Collectors talking with one another about the hobby share helpful information, such as which stamp dealer provides the best deals, how to order stamps cheaply through the mail or from overseas, where nearby stamp shows are taking place and much more.
Stamp shows provide the collector with an opportunity to do some real comparison shopping, comparing not only stamp quality and prices for individual items but also the inventories and expertise of the dealers present.
Information about stamp shows taking place in your area appears each week in the Stamp Events Calendar inLinn's Stamp News.
Reading Linn's and other useful publications can also help you save money. Many Linn's columnists regularly provide money-saving tips for collectors. The Focus on Forgeries column by Varro E. Tyler (on page 6 [in print] in this issue) helps collectors avoid buying fake stamps instead of the real thing.
John Ross keeps an eye on the ups and downs of the stamp market and advises collectors in his weekly Stamp Market Tips column (this week it's on page 62 [in print]).
News articles each week alert readers to exciting new finds in the stamp world and give Linn's readers a head start in finding rarities of their own.
A great example of how reading can net you a bargain is the story of how thousands of Linn's readers obtained a scarce variety of the 1994 Legends of the West stamps offered for a limited time by the United States Postal Service. The 20-stamp pane is shown here in Figure 3.
Just by following the instructions published in Linn's, readers obtained these stamps for their face value, $5.80, plus a small shipping fee. The retail value of the stamps quickly jumped to well more than $200, and today it remains close to that level.
The many advertisements throughout the pages of Linn's also help you find important information about the stamps that interest you as well. It seems like there are plenty of bargain-hunters in the stamp hobby, and for many collectors it's all part of the fun. For the collector on a budget, bargain hunting can be an essential part of keeping a collection growing.
August 01, 2015 07:37 PMIt didn’t take long for the doom-and-gloomers to weigh in with their prognostications following the July 24 announcement from the American Philatelic Society that it hired former political aide Scott English to be the next executive director of the nation’s largest stamp club. Read More ›
July 30, 2015 08:04 PMIn the Editor’s Insights columns in the July 20 Linn’s Stamp News monthly and the Aug. 10 weekly Linn’s, I mentioned Linn’s Editorial Advisory Board without giving too much detail. Linn’s goal is to engage its audience both in print and online and to grow this audience. The role of the newly formed Linn’s Editorial Advisory Board is to assist us achieving these goals by keeping us focused on the needs of our audience and helping us adapt to today’s market. Read More ›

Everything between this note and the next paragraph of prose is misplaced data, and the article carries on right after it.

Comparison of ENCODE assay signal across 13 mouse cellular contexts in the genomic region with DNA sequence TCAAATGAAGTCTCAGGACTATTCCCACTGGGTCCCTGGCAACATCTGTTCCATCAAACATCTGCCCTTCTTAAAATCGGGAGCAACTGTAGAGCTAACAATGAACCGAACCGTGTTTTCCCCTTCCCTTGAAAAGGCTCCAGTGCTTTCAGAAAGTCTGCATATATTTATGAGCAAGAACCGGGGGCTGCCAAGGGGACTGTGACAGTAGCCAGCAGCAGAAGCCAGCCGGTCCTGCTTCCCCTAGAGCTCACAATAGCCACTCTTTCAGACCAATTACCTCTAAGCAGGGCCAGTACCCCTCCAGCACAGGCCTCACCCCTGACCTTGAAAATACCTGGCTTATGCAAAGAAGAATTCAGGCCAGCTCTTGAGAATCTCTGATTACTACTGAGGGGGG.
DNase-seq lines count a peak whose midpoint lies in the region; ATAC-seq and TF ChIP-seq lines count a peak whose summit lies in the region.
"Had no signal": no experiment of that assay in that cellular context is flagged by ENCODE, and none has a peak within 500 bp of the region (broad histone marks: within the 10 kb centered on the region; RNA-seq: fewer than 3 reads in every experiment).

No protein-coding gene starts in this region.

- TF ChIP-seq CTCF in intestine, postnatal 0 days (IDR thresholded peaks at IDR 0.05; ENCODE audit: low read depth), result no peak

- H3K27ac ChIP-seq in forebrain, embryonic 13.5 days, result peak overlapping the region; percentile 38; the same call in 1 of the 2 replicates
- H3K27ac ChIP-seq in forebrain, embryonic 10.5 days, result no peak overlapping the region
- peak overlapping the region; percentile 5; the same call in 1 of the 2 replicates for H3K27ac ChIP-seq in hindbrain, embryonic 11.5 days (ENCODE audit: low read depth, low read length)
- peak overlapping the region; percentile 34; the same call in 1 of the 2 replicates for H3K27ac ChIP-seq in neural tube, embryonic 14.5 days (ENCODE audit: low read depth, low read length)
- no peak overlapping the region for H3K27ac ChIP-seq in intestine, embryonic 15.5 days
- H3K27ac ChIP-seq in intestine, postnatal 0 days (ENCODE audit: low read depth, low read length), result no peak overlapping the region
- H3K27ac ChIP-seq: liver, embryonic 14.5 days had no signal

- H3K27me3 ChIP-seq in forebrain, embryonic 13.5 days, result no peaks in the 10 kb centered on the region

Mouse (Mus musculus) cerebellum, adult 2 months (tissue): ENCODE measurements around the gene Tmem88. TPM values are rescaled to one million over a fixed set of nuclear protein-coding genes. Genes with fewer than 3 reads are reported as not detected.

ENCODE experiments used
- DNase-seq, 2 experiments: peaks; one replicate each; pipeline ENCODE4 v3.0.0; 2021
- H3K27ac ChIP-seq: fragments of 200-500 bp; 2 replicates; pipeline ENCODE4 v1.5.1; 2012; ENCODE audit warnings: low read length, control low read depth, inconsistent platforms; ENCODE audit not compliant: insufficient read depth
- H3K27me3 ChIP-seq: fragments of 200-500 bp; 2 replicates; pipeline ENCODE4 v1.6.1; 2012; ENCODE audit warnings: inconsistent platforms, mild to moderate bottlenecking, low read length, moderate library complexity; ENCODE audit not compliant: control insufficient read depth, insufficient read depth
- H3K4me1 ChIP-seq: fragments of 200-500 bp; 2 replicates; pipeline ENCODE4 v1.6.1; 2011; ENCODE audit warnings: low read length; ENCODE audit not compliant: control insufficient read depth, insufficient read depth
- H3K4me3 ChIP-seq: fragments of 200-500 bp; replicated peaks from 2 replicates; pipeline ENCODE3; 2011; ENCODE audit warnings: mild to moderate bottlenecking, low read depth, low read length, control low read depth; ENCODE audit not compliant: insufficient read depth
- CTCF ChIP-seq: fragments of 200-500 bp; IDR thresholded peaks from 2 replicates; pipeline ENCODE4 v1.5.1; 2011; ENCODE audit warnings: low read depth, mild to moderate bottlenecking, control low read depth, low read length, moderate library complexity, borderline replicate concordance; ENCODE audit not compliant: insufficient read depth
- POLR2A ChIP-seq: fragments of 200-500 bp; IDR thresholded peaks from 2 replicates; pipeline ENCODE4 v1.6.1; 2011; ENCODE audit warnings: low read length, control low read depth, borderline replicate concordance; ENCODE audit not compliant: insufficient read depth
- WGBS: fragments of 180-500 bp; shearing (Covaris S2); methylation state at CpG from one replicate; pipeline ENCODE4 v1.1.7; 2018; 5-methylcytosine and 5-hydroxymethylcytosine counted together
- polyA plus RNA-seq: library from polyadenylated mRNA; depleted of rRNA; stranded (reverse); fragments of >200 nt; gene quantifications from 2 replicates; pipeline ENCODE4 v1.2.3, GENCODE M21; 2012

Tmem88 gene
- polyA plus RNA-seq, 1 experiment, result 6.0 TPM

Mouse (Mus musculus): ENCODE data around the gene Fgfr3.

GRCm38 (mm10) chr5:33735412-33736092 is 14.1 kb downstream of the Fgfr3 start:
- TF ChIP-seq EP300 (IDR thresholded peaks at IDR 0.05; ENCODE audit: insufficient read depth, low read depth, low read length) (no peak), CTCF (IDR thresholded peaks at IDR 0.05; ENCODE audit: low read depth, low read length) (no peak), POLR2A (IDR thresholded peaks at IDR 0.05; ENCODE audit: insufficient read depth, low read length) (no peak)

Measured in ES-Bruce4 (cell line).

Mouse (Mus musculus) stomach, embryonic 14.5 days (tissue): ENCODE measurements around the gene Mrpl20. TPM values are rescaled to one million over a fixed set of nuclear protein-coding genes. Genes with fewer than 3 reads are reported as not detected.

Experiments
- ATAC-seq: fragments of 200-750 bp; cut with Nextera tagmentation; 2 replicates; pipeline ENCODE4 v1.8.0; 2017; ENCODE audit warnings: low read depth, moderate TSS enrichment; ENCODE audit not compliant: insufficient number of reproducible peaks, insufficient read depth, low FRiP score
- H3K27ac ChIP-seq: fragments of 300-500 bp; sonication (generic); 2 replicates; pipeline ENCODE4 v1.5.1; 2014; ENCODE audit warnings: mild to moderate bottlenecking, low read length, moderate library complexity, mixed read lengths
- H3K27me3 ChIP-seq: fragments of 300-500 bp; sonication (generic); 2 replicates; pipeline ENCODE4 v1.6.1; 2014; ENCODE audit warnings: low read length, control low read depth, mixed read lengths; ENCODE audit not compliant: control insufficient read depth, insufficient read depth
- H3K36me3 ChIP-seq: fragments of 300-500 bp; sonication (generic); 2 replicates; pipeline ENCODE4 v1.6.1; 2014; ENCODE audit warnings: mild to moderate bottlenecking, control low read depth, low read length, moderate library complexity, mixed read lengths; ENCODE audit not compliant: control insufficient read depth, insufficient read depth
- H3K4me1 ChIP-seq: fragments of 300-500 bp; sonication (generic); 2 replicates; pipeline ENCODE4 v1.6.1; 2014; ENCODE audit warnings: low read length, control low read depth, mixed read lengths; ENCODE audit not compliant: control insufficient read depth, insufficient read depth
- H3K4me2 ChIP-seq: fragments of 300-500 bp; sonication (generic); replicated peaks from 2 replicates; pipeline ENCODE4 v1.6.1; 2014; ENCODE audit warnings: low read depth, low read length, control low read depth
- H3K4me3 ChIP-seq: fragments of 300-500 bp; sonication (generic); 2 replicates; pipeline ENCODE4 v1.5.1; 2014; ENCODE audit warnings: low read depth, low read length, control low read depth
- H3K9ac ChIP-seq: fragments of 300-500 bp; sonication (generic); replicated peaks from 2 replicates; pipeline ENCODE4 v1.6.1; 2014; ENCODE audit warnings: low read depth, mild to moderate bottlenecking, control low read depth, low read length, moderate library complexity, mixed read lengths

July 30, 2015 09:01 AMAs in previous years, Rarities Week, the series of sales conducted June 22-26 by Robert A. Siegel Auction Galleries in New York, included several name sales as well as an assortment of notable items from around the world. The week kicked off with something of a do-over: a sizable assortment of better United States stamps and covers that had appeared in four previous sales, but whose winning bidder then failed to pay for them. Read More ›
July 23, 2015 04:35 PMThe Tieton, Wash., post office is a simple 1935 cement block building with a slat wood facade. Townsfolk in the agricultural community of 1,200 in central Washington believe the post office could become a landmark, if only the United States Postal Service would allow them to cover the front with a stamp-like mosaic. Read More ›
Watch as Linn’s senior editor Denise McCarty discusses the hiring of a new executive director of the American Philatelic Society, the new Linn’s Editorial Advisory Board and the upcoming APS Stampshow.
Watch as Scott catalog senior editor Marty Frankevicz discusses the largest souvenir card produced by the Bureau of Engraving and Printing. The card is one of three issued to honor the centenary of San Francisco’s Panama-Pacific International Exposition.
Watch as Linn’s Stamp News associate editor Michael Baadke discusses Canada’s recently recalled $1.20 Dinosaur Provincial Park stamps featuring inaccurately described Hoodoo rock formations.
Watch as Linn’s Stamp News editorial director Donna Houseman discusses the discovery of another pane of the intentionally created upright variety of the $2 Jenny Invert stamp.
It is always a treat to get to see stamp dealers’ own collections.
In the recently concluded Linn’s United States Stamp Popularity Poll, the Circus Posters set of eight stamps was chosen as the overall favorite issue of 2014.
Dispersal of the splendid Daniel B. Curtis collection continued March 25, with Robert A. Siegel Auction Galleries gaveling items from United States back-of-the-book and possessions.
The 175th anniversary of the first postage stamp, Great Britain's Penny Black, is May 6, but the stamp was placed on sale May 1, 1840, for mailers to use beginning on May 6, the designated issue date.